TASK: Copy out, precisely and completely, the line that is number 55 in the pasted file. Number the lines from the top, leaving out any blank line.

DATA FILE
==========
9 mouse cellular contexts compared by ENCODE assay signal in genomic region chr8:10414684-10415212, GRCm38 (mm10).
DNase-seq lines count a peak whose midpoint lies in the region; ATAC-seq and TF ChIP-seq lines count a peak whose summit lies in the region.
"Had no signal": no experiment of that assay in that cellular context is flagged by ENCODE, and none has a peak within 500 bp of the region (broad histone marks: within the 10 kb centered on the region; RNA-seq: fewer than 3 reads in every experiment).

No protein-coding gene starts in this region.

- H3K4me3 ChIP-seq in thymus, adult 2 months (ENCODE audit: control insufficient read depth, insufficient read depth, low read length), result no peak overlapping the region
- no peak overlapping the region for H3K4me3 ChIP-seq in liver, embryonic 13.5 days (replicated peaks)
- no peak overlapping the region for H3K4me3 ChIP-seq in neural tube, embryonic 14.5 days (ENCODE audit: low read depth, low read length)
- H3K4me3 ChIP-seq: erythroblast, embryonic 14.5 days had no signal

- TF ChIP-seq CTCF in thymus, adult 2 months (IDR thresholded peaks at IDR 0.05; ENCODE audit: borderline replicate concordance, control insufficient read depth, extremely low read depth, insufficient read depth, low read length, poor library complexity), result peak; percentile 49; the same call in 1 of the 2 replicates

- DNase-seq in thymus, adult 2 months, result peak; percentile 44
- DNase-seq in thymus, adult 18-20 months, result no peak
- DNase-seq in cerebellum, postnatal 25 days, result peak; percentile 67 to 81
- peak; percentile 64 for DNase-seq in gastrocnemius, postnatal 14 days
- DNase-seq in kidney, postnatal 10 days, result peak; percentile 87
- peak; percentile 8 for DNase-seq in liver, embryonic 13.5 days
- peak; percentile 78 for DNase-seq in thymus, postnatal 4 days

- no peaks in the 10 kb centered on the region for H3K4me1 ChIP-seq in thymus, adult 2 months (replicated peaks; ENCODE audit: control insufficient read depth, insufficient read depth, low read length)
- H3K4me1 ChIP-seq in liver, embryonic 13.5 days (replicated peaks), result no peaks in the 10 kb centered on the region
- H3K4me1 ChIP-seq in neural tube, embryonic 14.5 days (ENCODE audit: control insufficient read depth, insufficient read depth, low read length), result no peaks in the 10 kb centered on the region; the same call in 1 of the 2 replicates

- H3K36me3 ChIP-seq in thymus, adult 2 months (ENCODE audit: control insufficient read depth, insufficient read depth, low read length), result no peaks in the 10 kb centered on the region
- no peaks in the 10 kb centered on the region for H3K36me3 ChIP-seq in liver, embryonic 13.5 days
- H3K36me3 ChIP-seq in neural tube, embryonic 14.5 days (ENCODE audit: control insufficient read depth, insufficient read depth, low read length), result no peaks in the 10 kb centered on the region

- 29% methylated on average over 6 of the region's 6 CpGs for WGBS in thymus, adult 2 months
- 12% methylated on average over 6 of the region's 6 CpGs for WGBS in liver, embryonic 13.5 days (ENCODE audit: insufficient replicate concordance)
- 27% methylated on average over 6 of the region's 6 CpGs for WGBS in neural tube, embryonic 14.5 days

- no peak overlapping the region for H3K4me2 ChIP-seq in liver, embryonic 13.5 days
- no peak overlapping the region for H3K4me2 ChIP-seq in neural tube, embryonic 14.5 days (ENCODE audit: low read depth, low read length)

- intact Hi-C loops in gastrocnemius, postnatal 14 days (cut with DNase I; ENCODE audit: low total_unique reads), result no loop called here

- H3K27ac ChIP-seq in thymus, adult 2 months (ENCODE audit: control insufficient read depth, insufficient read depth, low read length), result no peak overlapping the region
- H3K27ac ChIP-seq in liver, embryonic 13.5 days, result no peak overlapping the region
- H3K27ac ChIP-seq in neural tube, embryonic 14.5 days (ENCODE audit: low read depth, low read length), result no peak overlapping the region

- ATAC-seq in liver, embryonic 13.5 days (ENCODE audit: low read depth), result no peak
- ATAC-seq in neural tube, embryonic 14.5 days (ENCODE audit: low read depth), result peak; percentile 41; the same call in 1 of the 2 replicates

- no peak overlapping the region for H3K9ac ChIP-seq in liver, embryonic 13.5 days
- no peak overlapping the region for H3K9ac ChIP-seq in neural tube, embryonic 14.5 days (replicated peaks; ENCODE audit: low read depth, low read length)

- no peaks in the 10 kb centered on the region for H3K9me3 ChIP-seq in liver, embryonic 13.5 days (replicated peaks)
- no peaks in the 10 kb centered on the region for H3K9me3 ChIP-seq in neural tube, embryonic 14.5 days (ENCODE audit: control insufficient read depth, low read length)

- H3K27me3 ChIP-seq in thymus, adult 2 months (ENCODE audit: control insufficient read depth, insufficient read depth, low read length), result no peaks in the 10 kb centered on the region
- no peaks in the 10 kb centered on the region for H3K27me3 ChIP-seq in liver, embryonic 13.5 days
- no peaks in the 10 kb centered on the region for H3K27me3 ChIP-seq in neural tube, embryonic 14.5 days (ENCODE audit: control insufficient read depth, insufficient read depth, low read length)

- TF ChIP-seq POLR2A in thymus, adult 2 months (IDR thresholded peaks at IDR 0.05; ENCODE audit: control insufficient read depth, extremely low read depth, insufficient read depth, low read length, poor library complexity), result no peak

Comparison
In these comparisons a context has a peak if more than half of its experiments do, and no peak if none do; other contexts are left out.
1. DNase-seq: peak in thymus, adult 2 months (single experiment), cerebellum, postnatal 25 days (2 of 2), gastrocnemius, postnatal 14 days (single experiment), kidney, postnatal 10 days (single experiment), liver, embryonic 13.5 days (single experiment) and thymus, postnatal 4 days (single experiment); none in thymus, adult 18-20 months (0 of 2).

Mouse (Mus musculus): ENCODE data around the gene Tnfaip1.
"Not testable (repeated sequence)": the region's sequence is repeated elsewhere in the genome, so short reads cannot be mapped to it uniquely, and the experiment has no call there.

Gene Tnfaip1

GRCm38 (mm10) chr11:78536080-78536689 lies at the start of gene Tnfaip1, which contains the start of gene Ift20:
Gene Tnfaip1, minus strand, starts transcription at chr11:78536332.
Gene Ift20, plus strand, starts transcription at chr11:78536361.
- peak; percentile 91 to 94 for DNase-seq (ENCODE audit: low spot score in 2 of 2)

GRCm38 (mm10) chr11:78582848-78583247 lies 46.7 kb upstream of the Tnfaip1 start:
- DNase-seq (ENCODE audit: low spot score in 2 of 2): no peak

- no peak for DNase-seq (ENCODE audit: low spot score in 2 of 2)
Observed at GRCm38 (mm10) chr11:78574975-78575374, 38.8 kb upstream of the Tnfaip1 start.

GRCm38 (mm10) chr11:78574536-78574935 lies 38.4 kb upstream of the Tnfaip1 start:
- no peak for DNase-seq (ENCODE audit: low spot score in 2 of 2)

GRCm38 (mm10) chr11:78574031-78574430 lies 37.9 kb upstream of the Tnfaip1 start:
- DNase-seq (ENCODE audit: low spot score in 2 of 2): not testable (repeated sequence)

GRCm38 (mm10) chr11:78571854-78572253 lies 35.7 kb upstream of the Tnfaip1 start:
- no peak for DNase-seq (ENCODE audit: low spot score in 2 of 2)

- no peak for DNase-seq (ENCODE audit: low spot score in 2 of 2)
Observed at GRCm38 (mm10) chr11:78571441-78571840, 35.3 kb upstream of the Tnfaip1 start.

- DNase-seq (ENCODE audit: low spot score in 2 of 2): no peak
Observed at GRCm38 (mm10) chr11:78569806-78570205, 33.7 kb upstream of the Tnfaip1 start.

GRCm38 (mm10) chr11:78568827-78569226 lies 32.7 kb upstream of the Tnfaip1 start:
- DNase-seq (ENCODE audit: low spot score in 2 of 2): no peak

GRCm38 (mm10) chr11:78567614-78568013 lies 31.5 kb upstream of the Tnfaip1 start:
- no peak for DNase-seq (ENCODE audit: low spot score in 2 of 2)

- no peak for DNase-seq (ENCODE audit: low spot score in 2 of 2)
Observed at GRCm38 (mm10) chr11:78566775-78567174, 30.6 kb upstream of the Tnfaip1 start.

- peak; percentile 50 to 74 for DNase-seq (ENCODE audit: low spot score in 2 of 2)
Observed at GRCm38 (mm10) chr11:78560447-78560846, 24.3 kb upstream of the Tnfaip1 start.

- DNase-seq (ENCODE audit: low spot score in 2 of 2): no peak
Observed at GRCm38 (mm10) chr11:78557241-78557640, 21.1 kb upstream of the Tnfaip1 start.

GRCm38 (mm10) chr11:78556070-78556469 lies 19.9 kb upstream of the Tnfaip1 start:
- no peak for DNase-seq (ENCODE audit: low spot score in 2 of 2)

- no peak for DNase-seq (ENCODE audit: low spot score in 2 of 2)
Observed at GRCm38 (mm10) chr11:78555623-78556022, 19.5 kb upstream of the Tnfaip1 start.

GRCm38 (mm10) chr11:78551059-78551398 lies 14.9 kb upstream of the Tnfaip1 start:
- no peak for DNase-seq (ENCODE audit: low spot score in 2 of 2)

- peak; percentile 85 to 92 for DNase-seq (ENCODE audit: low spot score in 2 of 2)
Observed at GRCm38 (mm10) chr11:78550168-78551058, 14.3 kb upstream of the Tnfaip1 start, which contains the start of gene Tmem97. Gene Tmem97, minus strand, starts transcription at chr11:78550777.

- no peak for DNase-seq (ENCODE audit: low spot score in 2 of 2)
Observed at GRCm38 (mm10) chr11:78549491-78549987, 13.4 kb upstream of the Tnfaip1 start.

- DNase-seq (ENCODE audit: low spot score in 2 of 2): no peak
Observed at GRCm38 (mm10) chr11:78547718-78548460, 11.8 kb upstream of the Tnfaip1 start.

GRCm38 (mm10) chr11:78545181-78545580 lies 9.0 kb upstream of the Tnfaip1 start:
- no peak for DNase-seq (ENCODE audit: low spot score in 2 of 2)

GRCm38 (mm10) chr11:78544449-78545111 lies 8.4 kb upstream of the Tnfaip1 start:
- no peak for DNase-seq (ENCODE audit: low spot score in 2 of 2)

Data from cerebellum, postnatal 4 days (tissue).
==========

Observed at GRCm38 (mm10) chr11:78574975-78575374, 38.8 kb upstream of the Tnfaip1 start.